Cannes: 'Mad Max's' Tom Hardy Says He Owes Director George Miller An Apology
Miller and his actors enjoyed a victory lap as the movie met with an enthusiastic reception.
When Tom Hardy finally saw the completed Mad Max: Fury Road, his first reaction was: “Oh, my God, I owe George an apology.”
Turning to director George Miller, seated beside him at Thursday’s Cannes press conference, he explained: “I have to apologize to you, because I got frustrated [during the movie’s shoot]. There was no way that George could have explained what he had conceived.”
Miller and Hardy, joined by the movie’s other stars Charlize Theron and Nicholas Hoult, might as well have been taking a victory lap as they answered questions from a press corps that had broken out in applause several times during the movie’s press screening a few hours earlier.
Miller, returning to the Mad Max franchise for the first time since Mad Max Beyond Thunderdome in 1985, admitted, "I never wanted to make another Mad Max, but the idea popped into my head and just wouldn’t go way, but I didn’t realize it would take 12 years."
The surprise in the latest installment in the series is that Hardy, taking over the role of the survive-at-all-costs Max that Mel Gibson originated, is matched by an equally commanding Charlize Theron, who plays the female road warrior, Imperator Furiosa, who’s trying to rescue five child-bearing women from warlord Immortan Joe.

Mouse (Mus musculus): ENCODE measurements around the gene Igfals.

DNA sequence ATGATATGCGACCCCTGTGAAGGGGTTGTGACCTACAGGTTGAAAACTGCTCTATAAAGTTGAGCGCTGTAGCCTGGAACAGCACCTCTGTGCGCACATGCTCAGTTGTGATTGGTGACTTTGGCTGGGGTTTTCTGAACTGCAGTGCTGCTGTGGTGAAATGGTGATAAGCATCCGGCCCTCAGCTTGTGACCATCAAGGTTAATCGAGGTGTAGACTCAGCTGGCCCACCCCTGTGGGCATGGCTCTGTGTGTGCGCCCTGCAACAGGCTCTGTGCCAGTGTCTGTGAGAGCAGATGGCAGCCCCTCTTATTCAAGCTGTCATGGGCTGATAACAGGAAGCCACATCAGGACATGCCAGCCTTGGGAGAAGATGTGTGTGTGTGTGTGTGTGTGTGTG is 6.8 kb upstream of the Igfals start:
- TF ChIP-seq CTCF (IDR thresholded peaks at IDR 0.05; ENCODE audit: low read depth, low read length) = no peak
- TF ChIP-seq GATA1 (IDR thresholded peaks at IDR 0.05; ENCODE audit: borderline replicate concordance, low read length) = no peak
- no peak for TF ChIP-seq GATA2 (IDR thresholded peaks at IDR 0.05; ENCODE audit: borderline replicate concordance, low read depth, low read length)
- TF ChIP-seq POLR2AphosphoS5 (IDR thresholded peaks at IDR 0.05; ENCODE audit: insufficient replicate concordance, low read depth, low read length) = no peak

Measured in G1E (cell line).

"Initially, there wasn’t a feminist agenda," Miller insisted. Instead, the movie was simply designed to be an extended chase, and "the thing that people were chasing was to be not an object, but the five wives. I needed a warrior. But it couldn’t be a man taking five wives from another man. That’s an entirely different story. So everything grew out of that."
For her part, Theron said she was happy to take on a role that allowed her "to celebrate everything there is about being a woman, and not trying to put women on a pedestal, but being surrounded by other women in a story that was just real."
Margaret Sixel, who edited the film, spoke of the labors involved. Working from 450 hours of footage, it took 6,000 hours of editing to whittle the movie down to the two-hour film that’s currently rolling out around the world.
"Margaret is also my wife," Miller interjected. "She had never cut an action movie, and she said, ‘Why on earth would you want me to cut the movie,’ and I said, 'Because if it were the usual kind of guys, it would look like every other action movie you see,’ and she said, ‘My job here is to stop you from embarrassing yourself'."
While Cannes is presenting the movie in 2-D, Miller confessed he preferred the 3-D version saying, "if I had a chance, I’d see it in 3-D."
He also spoke of getting an enthusiastic thumbs-up from Gibson, who saw the film when it screened last week in Los Angeles. "It was kind of an emotional moment for me," Miller said, referring to Gibson’s past problems as he added: "I was heartbroken to see what was happening with Mel, because I’ve always known him to be a really good man."